In February 2011 Cell C launched mobile services under the Red Bull brand with two post-paid services. The Red Bull offering includes access to the Red Bull Mobile portal with several features. Red Bull Mobile users will also receive invites and first right to tickets for Red Bull events such as Red Bull Racing.
Technology Innovations and New Services
A pilot network using long-term evolution (LTE) is being set-up by MTN with 100 base stations planned to be active in Gauteng by the end of 2011. MTN is also stepping-up the deployment of its high-speed fibre-optic cables to its base stations, with plans to have as many as 1, 600 connected to fibre by the end of the year, from 600 now. Contracts have been awarded to five new suppliers to extend the network.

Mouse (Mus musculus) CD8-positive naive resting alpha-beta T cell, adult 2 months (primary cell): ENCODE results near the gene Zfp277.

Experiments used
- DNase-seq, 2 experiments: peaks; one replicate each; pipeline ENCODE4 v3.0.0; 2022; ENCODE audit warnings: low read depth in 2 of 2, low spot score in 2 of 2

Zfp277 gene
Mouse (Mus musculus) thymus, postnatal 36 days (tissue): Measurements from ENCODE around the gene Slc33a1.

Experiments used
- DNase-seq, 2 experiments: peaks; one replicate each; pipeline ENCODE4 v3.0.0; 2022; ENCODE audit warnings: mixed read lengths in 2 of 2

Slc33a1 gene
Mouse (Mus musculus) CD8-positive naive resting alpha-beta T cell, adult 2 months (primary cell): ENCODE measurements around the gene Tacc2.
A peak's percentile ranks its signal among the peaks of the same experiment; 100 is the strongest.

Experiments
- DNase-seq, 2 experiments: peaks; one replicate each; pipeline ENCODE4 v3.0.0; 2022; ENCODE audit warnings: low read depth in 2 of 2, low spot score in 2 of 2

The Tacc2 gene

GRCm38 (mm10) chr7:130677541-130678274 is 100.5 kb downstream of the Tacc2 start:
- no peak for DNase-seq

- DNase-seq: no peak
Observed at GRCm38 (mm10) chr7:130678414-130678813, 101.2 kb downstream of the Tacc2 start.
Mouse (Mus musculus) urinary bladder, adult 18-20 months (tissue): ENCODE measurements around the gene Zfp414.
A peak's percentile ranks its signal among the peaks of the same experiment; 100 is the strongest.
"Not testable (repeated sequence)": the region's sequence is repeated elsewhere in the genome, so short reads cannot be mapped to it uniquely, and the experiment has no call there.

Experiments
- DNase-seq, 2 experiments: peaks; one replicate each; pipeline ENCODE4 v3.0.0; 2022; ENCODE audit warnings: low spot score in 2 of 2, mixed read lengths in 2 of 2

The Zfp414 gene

Vodacom announced on 16 April 2011 its enhanced network now offering speeds of up to 43.2Mbps. Some 1,000 plus base stations in metropolitan areas have been enabled, and it is working to double the number to 2,000 during May. The operator is expecting to see a 20 percent increase in system capacity on each upgraded base station.
MTN South Africa enhanced its seamless roaming services in March 2011 with free incoming calls and SMS for both post- and pre-paid users travelling in the South and East Africa (SEA) region. Countries affected were Botswana, Rwanda, Uganda, Swaziland and Zambia.